Rescued hiker counts her blessings

Karin Jain applauds teams’ incredible efforts

Ann Cousineau

Rescued  hiker  counts her  blessingsWhen Thanksgiving Day dawns on Thursday, it will mark more than the launching of this year’s holiday season. It will mark a week since 71-year-old veteran hiker, Karin Jain, began expressing gratitude for the daring rescue teams who brought her down from just below Owens Peak after she was injured late Wednesday afternoon.

“I am very grateful, I’m counting my blessings, and I feel like I’ve dodged a bullet. Under different circumstances, this could have been a life-threatening situation out there in the pitch dark,” Jain said. “We had come down halfway through Grapevine Canyon when I slipped and dislocated my hip.”

Uncertain that Jain’s GPS emergency signal had reached 911, her 45-year-old son built a signal fire, and the two settled in to wait it out.

According to a Kern County Sheriff’s Office press release, at 6 p.m. on Wednesday there was a report that a personal locator beacon activation in the area of Owens Peak near Inyokern.

As volunteer members of the Kern County Sheriff’s Office, China Lake Mountain Rescue Group, and Kern Valley Search and Rescue Team were responding, further information came in from a 911 cellular phone call.

“Kern County Fire Department Helicopter 407 responded to conduct a rescue, but due to high winds, 407 was unable to hoist the victim to safety. Thirteen search and rescue members and two firemen from the Inyokern Fire Station began hiking to the GPS coordinates where the victim and her son were believed to be. The terrain was extremely steep and covered in loose rock. After locating the two hikers, Karin Jain was placed into a basket stretcher and carried to a waiting ambulance. It took rescuers over eight hours to carry the victim to safety,” the KCSO report said.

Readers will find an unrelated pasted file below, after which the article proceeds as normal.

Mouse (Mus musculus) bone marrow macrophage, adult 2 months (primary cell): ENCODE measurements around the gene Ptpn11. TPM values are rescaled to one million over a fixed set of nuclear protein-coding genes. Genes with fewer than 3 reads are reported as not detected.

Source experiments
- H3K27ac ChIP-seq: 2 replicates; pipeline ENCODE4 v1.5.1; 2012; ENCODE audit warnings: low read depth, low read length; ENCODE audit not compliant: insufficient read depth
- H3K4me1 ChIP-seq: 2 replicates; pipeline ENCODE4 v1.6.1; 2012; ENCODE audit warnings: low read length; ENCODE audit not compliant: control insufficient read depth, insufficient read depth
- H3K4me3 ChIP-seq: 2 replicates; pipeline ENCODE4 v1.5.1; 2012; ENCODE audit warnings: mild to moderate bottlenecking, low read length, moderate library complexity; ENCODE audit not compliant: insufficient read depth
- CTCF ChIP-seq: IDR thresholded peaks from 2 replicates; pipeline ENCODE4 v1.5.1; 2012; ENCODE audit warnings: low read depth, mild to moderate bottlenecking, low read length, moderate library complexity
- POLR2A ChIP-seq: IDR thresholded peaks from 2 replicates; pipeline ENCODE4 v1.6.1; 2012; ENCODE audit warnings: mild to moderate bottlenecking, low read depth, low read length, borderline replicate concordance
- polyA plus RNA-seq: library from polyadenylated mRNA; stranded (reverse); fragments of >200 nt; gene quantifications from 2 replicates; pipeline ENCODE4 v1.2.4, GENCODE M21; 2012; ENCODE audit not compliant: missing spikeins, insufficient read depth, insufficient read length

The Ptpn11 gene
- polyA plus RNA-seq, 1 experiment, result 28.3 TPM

“I will never forget the sight of lights walking toward us when they found us,” she said. “I cannot say enough about the rescue teams. What they achieved was well above and beyond what anybody should be called to do.”

“Luckily” she added, “in the end, there was also an emergency room doctor who knew exactly what to do; it’s not something that happens every day. He popped it back together.”

During a phone interview Thursday, Karin was resting in Lancaster. She could still walk she said and intended to keep moving around so she would not get too stiff to hike. Worried about her hip popping out of place without warning in the future, she had a Friday appointment to visit a surgeon for possible reconstructive surgery.

“I love to hike; I’m physically fit and have had no orthopedic problems. I’m a healthy person and I love the outdoors, always have. On last week’s hike we had gone to the top Owens Peak,” she said. “I also enjoy walking Black Mountain and Red Rock Canyon. I enjoy hiking in High Sierras in summer and the desert peaks in winter.”

Karin Jain found words to begin expressing her thanks to local search and rescue volunteers and other emergency response teams that came to her rescue last week. See her letter to the editor on the Opinion page.

Story First Published: 2012-11-21